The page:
Bathroom remodels are a common do-it-yourself project. Replacing fixtures, flooring, cabinetry, and other finishes are fairly simple undertakings. But what about the bathtub itself? You may feel that old, worn, and cracked bathtubs and shower surrounds can spoil all the other efforts.
Can I install a bathtub myself? You can install a bathtub yourself if you are prepared to follow a detailed and sometimes frustrating process. Incorrect installation can result in water damage, an unlevel tub, and wasted money. Important factors that you need to consider include:
- Door width to move tub into bathroom
- Condition of existing flooring and plumbing
- Your knowledge and comfort level with basic plumbing, framing, and installation
I have installed quite a few tubs over the years, both new installation and replacements in existing structures. It can certainly be done but you need to understand some basics before getting into this.
Let’s walk through this process, coving the initial questions, potential setbacks, and installation instructions for a bathtub install.
Materials and Initial Questions
These initial questions may seem obvious, but without considering them, you may find yourself frustrated with the project.
- Door Width: Can you fit the existing bathtub through the door? Can you fit a new one in? If the doorway is narrow, you may need to remove the frame and possibly cut a larger space in the wall to fit the tub through.
- Space: What kind of space do you have to maneuver inside the bathroom? Often bathrooms do not offer much empty floor space for accessing and installing a bathtub. You may need to remove the toilet and/or sink to make space for sliding the tub in and out.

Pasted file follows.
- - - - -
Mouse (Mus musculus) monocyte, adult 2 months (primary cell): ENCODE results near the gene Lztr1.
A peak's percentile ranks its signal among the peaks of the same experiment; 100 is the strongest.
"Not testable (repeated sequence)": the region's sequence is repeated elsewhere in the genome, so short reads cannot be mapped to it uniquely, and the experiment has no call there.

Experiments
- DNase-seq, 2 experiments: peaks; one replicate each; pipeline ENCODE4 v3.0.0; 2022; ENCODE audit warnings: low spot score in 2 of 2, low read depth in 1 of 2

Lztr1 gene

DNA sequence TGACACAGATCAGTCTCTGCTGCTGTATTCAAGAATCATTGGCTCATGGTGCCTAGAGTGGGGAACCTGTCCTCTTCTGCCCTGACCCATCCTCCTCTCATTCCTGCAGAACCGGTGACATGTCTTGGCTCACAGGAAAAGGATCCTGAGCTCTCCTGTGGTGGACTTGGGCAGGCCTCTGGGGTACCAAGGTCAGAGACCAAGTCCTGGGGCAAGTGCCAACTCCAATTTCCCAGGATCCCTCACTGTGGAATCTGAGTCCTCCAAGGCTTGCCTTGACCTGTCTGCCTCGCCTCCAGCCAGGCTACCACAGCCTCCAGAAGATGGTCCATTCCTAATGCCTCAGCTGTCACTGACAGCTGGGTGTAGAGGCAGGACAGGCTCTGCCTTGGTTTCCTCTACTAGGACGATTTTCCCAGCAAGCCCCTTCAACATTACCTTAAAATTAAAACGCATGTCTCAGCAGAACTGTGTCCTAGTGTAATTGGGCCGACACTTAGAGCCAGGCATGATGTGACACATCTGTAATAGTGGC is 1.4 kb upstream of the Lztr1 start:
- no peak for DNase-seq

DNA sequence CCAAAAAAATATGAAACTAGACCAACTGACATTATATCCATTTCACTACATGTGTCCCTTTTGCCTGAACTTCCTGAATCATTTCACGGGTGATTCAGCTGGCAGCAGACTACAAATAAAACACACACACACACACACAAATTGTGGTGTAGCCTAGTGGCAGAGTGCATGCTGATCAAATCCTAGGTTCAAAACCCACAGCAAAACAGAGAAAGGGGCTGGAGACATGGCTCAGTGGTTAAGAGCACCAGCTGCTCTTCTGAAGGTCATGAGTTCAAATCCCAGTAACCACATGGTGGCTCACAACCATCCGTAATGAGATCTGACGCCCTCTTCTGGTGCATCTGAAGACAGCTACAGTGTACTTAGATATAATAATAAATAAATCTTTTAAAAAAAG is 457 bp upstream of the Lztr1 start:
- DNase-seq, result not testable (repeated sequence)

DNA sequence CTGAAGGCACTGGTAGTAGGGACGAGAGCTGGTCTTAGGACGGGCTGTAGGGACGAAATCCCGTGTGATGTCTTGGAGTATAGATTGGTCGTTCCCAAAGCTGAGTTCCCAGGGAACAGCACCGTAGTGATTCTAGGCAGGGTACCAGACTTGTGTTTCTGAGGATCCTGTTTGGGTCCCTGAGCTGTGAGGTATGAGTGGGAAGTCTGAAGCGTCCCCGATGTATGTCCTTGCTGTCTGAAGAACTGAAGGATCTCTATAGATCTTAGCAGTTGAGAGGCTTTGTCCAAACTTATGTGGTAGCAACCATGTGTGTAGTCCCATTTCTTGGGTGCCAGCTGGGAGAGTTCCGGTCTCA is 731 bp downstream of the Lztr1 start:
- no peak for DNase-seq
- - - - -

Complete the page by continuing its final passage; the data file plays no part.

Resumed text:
- Level Floors: How level are the floors in the space? Especially in older homes, you may need to level the floor under the bathtub area to ensure a proper fit, with no cracking and rocking of the unit.
Related Reading: Can Expanding Foam Be Used Under a Bathtub? Uses & Concerns
Once you have determined the answers to the above questions and completed any preliminary preparations, consider the materials you are handling.
If the existing bathtub is made of cast iron, you may not be able to handle the project alone. Cast iron is very heavy and difficult to maneuver.
If the bathtub is part of a one-piece unit, you may need to break it into pieces to get it out. Consider how much you can handle alone. Enlist help when necessary.
Next, consider the material for the replacement tub. Bathtubs come in a wide array of materials, each with pros and cons. Four common types are compared below.
|Fiberglass||$250-$800||Light, easy to install||Dulls over time, not terribly insulating|
|Acrylic||$300-$1000||Light, easy to install||Fade resistant, warm, scratches easily|
|Enameled Steel||$150-$850||Heavy||Sturdy, not insulating|
|Enameled Cast Iron||$375-$2200||Heavy||Nice finish, warm|
In a do-it-yourself remodel, fiberglass or acrylic tubs are the easiest options because they are lightweight. Some come with attached surrounds, called one-piece tubs, while others include just the basin.
The one-piece would be almost impossible to fit into an existing bathroom; they are usually used for new construction.
Basin-only style bathtubs can be surrounded with shower panels, tiles, or other waterproof material. They also offer the easiest installation procedure, as they are less bulky.
As most tubs fit into a recessed area surrounded by walls, the ability to maneuver and fit into the space is extremely important.
Once you have answered the initial installation questions, prepared the space, and determined your replacement material, you have a few more considerations to keep in mind.